George Friedman's latest piece, The Inevitability of U.S. Foreign Entanglements
talks about how war is a part of American foreign policy, and always has been. That seems to validate the case at least initially to the reader that a military foot forward in Africa seems to be the way to go. However, Friedman also lays out how the US when confronted between siding between a United Kingdom, a country the US previously went to war with- twice- and the much more ideologically aligned France, the US chose to support the UK at the time of the French Revolution in 1789. Why? Friedman espoused that the founding fathers realized that continued US prosperity through the necessity of trade with the much more economically influential United Kingdom was necessary for the country's growth. Even though militarily there was tension between the United Kingdom and the US at that time, the US set out to keep economic ties with the UK at the sake of losing France as its ally.

Africa currently is being sought out by many partners, some military, some economic. Africa is ultimately going to align itself with what it perceives as the country most economically necessary to its development, rather than simply the dominant military power on the planet. If China is that country, then the US better have a wakeup call and realize its military projection is not automatically going to bring Africa to align to itself and the greater West.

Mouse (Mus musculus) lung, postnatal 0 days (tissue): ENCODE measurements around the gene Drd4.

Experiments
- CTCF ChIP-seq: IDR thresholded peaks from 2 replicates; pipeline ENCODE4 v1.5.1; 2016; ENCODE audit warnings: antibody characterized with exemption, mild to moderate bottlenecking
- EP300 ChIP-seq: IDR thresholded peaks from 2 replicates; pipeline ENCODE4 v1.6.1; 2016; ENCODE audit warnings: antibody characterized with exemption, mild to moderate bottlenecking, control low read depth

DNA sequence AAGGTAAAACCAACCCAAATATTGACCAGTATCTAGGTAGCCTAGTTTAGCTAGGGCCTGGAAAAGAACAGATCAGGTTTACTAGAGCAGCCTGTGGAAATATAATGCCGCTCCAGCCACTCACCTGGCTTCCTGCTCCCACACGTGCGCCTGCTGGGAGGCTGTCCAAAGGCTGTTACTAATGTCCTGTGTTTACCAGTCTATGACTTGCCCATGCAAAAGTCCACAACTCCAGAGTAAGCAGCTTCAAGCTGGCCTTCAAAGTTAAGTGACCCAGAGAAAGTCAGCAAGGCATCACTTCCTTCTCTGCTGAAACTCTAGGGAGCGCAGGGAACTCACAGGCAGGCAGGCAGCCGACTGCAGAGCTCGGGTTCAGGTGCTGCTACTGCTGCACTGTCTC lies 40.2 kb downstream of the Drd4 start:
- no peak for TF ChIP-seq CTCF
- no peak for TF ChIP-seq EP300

China is not well liked by the locals in Africa. But as the Americans found themselves aligning themselves with their old rival Britain instead of more politically-aligned France, the Africans may find themselves finding a way how to deal with their alignment with a China that is culturally, politically, and ideologically very different than themselves- and will do so out of economic necessity in order to further expand trade and therefore prosperity and livelihoods in Africa.

China is also investing in the development of critical infrastructure in Africa, from ports to roads to other large-scale projects, which not only benefits the locals, but also improves China’s image on the continent as an investor without the colonial stigma, which is a significant issue for the Western countries operating in Africa. Still, local African pushback against a throng of Chinese ethnic population settlement and claims of uneven working conditions and packages for the locals vis a vis the Chinese population is a bone of contention, and an additional source of tension and stress between the Africa-China relationship.